(= quickness)Schnelligkeit f, → Fixheit f (inf); (of pace)Raschheit f

smartness

[ˈsmɑːtnɪs] n (see adv) → eleganza, intelligenza, velocità, prontezza

smart

(smaːt) adjective
1. neat and well-dressed; fashionable. You're looking very smart today; a smart suit.
2. clever and quick in thought and action. We need a smart boy to help in the shop; I don't trust some of those smart salesmen.
3. brisk; sharp. She gave him a smart slap on the cheek.
verb
1. (of part of the body) to be affected by a sharp stinging feeling. The thick smoke made his eyes smart.
2. to feel annoyed, resentful etc after being insulted etc. He is still smarting from your remarks.
noun
the stinging feeling left by a blow or the resentful feeling left by an insult. He could still feel the smart of her slap/insult.
ˈsmarten (often with up) verb
to make or become smarter. He has smartened up a lot in appearance lately.
ˈsmartly adverb
The soldiers stood smartly to attention; She is always smartly dressed.
ˈsmartness noun
ˈsmart bomb noun
a bomb that is designed to locate the target and hit it accurately.
ˈsmart card noun
an advanced version of a credit card, with a computer memory, which can be used for such purposes as paying money and identification.
References in classic literature ?
I think you'll have to take off a couple of hundred for his smartness.
But, don't you know, there are some things that can beat smartness and foresight?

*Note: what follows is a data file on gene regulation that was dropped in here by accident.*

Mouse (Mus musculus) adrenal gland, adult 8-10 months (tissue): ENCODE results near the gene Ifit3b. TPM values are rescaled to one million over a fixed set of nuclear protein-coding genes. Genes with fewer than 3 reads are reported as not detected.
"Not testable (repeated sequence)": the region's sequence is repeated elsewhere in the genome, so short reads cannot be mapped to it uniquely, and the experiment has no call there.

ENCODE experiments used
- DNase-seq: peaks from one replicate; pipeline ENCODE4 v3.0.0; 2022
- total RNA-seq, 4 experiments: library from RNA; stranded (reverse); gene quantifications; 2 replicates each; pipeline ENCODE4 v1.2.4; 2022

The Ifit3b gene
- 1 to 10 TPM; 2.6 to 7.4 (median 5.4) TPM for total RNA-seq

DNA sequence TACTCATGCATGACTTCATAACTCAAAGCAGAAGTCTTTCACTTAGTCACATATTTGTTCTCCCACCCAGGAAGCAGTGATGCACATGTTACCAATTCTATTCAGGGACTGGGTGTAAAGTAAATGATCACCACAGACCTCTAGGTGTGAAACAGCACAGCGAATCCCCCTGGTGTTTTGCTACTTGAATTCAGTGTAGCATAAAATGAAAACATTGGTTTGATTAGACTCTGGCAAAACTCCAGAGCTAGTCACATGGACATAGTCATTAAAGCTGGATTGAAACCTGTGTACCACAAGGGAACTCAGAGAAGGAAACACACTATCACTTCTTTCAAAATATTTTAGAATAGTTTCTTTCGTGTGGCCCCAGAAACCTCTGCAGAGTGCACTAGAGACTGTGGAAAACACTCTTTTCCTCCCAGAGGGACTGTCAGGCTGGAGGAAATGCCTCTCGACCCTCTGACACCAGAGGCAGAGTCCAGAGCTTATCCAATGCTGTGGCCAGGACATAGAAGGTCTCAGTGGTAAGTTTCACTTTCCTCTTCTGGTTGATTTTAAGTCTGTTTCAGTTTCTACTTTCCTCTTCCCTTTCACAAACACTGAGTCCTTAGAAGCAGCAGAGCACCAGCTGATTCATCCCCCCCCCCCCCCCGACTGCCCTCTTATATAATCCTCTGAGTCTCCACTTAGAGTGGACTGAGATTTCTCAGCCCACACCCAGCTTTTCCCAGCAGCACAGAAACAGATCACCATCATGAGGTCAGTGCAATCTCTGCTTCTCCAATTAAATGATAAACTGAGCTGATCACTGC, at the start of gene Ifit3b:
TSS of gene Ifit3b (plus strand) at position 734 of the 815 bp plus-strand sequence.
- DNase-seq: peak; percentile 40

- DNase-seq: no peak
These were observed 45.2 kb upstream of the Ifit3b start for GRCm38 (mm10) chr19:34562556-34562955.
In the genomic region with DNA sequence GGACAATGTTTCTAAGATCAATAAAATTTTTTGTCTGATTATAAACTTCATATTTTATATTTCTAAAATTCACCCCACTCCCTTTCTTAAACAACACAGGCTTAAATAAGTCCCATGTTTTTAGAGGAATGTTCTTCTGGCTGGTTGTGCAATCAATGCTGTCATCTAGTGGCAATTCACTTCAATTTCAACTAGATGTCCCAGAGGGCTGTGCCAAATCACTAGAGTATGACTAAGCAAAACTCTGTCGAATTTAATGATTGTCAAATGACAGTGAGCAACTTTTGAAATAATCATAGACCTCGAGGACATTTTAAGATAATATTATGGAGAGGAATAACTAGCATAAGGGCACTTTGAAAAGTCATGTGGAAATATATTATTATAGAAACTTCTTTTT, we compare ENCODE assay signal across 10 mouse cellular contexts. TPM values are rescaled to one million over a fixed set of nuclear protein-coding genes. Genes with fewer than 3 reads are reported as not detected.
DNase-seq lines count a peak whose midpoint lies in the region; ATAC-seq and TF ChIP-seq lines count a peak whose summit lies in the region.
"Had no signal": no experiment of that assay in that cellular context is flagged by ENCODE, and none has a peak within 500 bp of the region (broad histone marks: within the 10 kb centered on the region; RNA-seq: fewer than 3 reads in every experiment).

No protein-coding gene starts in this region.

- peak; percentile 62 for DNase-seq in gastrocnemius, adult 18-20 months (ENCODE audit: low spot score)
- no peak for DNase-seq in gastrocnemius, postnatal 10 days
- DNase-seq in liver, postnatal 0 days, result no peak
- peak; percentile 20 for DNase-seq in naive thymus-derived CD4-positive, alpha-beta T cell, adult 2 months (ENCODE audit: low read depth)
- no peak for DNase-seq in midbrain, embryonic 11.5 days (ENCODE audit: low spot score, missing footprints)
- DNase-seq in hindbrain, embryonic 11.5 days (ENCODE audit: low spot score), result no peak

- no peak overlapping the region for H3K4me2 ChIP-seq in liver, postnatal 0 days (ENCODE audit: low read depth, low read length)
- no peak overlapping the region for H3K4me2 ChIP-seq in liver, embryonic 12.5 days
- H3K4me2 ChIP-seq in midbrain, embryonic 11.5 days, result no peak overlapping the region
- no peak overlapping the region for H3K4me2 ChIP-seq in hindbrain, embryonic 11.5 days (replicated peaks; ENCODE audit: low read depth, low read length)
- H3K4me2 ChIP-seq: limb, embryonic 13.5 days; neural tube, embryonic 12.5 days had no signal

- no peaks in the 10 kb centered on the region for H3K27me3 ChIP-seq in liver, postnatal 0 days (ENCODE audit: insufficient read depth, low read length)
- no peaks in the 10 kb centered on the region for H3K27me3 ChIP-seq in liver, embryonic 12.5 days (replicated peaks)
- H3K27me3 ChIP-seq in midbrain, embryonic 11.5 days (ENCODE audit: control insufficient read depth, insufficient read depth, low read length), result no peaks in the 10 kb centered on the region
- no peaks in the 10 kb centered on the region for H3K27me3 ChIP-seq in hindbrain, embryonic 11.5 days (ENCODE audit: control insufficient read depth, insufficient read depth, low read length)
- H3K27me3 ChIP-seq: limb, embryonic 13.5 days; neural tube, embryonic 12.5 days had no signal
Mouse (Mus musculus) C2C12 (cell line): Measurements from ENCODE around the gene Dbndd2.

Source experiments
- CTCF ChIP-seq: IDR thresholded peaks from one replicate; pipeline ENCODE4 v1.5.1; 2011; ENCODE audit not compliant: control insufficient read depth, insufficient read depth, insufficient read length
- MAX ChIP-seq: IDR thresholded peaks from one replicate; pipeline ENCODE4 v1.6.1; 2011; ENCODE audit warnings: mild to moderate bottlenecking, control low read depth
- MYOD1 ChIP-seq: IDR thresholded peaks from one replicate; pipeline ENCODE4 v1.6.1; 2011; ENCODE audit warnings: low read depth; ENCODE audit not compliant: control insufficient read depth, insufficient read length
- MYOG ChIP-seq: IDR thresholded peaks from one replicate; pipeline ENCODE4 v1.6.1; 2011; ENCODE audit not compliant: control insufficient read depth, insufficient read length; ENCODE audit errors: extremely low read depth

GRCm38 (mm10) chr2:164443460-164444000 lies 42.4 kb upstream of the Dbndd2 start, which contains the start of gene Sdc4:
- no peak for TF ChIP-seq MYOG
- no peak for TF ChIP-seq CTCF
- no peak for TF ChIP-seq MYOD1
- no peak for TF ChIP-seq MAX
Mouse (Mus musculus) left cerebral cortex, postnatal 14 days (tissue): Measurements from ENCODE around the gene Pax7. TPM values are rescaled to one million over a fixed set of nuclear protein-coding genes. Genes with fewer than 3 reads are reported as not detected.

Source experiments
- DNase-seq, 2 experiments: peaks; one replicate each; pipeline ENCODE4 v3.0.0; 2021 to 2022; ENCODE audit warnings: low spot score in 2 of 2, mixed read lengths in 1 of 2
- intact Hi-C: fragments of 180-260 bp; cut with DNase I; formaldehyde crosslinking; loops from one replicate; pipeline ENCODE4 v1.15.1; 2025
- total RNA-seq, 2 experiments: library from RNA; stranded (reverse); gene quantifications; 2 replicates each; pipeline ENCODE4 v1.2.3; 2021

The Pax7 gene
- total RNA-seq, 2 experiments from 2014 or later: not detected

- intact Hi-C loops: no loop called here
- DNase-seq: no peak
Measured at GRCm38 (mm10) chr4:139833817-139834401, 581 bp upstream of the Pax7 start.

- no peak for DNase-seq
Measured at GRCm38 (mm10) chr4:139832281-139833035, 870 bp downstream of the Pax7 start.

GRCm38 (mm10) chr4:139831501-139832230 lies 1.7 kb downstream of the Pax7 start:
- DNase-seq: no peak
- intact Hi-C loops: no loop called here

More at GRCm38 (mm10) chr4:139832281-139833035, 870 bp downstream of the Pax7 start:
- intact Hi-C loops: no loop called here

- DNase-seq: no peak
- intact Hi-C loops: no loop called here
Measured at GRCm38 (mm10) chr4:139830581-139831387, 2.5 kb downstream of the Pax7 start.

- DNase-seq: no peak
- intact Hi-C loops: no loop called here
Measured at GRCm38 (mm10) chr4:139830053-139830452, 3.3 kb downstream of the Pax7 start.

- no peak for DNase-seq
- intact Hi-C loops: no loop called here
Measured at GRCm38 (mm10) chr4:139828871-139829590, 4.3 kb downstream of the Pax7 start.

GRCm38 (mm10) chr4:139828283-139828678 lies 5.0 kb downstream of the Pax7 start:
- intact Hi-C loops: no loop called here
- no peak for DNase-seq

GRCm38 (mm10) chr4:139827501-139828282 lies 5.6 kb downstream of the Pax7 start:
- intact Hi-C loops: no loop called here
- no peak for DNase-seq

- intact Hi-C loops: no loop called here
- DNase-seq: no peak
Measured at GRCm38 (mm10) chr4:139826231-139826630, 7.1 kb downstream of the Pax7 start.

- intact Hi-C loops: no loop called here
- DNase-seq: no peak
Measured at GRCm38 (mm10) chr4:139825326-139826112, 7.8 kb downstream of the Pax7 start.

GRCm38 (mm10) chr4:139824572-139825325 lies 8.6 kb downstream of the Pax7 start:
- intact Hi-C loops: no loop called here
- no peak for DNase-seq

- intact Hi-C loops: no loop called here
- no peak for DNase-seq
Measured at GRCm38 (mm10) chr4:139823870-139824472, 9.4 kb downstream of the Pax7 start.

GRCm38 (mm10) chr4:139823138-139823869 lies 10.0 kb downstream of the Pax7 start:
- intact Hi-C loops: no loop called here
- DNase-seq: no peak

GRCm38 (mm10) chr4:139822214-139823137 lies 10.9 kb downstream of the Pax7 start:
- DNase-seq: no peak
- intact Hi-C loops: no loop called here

His smartness of the morning had seemed to Tom a good joke be- fore, and very ingenious.
Think of the smartness and coolness of that blatherskite
When their promised visit to the Park and consequent introduction to these young ladies took place, they found in the appearance of the eldest, who was nearly thirty, with a very plain and not a sensible face, nothing to admire; but in the other, who was not more than two or three and twenty, they acknowledged considerable beauty; her features were pretty, and she had a sharp quick eye, and a smartness of air, which though it did not give actual elegance or grace, gave distinction to her person.
At any rate," said Sancho, "your worship knew how to hit the right point with your pike, aiming at my head and hitting me on the shoulders, thanks be to God and my own smartness in dodging it.
Their dresses were shabby, yet had a certain smartness.
No average merchantman's anchors have ever been let go with such miraculous smartness.
His pasty yellow complexion did not show well on a person of his years, and his look was a mixture of irresolution, bravado, and very cheap smartness.
He thought of Emil Miller, with his pasty, unhealthy look, his shifty blue eyes, and the vulgar smartness of his appearance; he always wore bright red knitted waistcoats.
Everyone laughed, not at Marya Dmitrievna's answer but at the incredible boldness and smartness of this little girl who had dared to treat Marya Dmitrievna in this fashion.
The former, he noticed was very much in want of cleaning, and for a doctor's residence there was a certain lack of smartness about the house and its appointments which betokened a limited practice.